So, you get the idea and forgetting specifics can anyone else relate to a day like this? This added stress is not good for your mental health especially when it’s self-inflicted and can be 100% avoided, so I decided to do some research and come up with a few tips to help. Some of you might be thinking this is just another way of procrastinating to get me out of starting my assignments and some of you would be exactly right but at least if I know what causes it, I might be able to beat it. Here’s what I found:

There are 4 types of procrastinators.

  1. Anxious procrastinators.
  2. Fun procrastinators.
  3. Plenty of time procrastinators.
  4. Perfectionist procrastinators.

Anxious procrastination which is self-torture is when you are doing something but feeling guilty about it. Watching a tv series and not being able to enjoy it because you know you should be doing work but continue to watch anyway.

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Fun procrastination, going out with your friends at the weekend when you have an assignment in for the Monday but you’re young and should be out socialising with your peers, so you somehow always seem to justify it.

Plenty of time procrastination. “Well my exams not for another two weeks if I revise something now, I’ll not remember it come the time so best leave it another few days.”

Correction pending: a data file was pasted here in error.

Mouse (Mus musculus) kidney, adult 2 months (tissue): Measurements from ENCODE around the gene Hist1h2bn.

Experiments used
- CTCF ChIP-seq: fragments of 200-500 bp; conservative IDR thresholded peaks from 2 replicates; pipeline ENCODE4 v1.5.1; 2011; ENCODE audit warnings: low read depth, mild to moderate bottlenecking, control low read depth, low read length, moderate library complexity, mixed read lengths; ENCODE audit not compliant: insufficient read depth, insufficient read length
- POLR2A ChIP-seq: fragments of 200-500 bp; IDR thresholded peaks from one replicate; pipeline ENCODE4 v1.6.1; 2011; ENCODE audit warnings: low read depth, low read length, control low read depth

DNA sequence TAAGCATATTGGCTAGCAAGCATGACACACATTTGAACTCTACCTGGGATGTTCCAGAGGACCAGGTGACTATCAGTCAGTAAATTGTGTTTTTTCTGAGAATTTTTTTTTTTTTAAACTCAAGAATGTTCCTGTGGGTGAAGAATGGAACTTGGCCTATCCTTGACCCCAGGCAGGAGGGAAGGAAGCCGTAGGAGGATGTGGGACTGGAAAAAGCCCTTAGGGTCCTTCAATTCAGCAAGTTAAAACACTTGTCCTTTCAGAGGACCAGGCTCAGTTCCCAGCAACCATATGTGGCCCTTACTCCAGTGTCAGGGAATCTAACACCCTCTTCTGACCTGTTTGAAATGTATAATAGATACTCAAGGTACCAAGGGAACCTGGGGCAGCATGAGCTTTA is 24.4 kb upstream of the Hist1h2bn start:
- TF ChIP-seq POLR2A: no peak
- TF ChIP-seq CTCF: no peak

Perfectionist procrastination is when the thought of not being able to produce the best possible work is to over-whelming to even start at all.

We’ve all fallen into one or more of these brackets and some stage. I know I’ve had experiences of all four but now we know what they are we might be able to overcome them.

Tips for overcoming procrastinating and hopping of the train for good:

  • The 10-minute rule – starting something can be half the battle and once you get over the first hurdle you get the momentum to keep going. The thought of sitting down to hours of work can fill with you with dread, so one way of overcoming it is to not sit down to hours of work. Set yourself a time to only do 10 minutes straight. I find once I’ve got the first 10 minutes done, I get into the swing of things and end up getting much more done than planned.